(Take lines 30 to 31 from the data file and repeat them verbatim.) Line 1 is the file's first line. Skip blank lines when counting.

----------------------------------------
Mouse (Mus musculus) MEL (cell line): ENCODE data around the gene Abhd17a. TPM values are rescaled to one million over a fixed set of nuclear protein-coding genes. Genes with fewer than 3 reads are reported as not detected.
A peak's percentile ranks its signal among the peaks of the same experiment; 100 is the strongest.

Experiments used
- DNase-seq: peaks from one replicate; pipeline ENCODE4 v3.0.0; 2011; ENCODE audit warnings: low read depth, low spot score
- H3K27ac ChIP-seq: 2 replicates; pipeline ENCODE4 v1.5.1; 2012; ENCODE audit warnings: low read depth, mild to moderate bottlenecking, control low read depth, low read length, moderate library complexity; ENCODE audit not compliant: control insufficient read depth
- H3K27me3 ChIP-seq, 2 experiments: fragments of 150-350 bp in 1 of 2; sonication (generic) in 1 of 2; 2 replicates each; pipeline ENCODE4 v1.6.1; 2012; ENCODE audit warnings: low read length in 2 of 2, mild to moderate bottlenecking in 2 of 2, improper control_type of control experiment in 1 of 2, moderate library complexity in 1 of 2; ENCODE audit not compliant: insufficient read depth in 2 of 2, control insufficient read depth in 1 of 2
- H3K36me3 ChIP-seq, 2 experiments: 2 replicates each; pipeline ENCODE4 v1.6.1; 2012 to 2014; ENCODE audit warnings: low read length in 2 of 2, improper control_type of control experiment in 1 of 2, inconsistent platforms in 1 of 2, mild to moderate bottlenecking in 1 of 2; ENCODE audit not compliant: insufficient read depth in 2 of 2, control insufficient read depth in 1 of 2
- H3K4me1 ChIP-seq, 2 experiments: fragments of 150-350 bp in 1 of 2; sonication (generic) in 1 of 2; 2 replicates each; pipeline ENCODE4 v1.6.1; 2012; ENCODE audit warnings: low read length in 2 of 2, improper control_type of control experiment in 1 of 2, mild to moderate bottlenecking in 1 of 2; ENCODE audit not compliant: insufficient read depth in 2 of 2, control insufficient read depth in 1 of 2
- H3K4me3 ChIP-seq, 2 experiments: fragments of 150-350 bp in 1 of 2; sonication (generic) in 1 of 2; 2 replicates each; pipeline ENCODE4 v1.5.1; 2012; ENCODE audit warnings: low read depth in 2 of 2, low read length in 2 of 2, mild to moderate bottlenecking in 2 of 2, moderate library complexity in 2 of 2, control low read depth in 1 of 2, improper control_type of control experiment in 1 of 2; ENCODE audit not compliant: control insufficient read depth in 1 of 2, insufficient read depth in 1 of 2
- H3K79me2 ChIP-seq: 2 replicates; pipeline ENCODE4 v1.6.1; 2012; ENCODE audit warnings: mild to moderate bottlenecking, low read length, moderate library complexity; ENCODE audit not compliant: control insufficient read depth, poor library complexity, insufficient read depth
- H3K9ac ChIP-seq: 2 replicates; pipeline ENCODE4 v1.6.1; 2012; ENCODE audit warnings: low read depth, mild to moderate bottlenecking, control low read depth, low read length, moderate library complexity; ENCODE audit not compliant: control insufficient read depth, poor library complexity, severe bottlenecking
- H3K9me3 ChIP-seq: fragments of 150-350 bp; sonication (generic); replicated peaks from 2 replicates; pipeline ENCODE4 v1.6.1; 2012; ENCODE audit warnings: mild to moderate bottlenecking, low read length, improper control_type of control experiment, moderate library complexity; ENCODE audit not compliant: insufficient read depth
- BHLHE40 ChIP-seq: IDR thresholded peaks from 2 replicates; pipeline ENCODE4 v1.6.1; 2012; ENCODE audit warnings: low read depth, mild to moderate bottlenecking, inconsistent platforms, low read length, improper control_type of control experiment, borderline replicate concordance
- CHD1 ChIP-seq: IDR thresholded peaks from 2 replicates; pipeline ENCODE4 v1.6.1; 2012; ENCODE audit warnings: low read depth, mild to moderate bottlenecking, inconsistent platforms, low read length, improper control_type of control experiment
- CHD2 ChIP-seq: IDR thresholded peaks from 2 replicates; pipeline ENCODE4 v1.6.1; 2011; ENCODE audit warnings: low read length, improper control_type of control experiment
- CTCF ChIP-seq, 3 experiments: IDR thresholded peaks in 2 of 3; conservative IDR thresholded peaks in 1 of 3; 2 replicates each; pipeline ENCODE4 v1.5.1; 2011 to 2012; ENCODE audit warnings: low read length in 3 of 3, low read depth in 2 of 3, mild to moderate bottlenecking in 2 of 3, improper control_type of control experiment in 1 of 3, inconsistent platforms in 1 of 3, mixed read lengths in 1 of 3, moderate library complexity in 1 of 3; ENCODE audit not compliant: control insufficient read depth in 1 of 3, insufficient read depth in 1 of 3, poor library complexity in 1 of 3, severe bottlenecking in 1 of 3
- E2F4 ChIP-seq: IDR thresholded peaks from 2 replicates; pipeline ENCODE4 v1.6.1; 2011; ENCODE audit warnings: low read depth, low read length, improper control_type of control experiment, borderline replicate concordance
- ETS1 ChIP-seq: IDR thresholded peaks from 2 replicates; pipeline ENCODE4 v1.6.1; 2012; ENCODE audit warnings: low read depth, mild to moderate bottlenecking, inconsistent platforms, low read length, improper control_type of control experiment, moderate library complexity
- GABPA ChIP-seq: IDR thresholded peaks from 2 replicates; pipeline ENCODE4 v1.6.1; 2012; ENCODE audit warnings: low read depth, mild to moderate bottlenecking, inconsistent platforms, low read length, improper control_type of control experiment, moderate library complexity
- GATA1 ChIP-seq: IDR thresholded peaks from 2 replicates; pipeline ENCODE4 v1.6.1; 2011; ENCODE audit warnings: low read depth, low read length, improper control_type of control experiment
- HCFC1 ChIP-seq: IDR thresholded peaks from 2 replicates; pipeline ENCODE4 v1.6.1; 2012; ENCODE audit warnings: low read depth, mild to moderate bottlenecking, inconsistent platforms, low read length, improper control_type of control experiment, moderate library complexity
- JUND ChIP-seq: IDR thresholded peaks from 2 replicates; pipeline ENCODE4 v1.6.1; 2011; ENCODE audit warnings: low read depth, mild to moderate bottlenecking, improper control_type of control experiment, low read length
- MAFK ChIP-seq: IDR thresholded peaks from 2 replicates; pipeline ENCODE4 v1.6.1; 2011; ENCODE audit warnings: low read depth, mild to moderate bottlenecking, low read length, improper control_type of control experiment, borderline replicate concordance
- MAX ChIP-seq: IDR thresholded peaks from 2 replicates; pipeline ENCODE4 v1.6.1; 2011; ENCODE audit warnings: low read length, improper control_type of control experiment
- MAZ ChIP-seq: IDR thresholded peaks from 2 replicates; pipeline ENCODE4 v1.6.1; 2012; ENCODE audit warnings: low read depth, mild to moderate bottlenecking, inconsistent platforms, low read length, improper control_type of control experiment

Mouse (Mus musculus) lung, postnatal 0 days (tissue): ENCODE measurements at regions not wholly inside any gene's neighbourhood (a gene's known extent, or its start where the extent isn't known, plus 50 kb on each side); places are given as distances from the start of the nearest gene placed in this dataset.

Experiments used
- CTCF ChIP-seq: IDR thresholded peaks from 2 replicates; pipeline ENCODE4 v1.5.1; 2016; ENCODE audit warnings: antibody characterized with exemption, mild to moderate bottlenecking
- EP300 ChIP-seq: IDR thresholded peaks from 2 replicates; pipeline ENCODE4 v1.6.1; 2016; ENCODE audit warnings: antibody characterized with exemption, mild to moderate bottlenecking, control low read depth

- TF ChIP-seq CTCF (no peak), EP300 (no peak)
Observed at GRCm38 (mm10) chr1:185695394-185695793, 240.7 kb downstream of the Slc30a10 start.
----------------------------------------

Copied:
- TF ChIP-seq CTCF (no peak), EP300 (no peak)
Observed at GRCm38 (mm10) chr1:185695394-185695793, 240.7 kb downstream of the Slc30a10 start.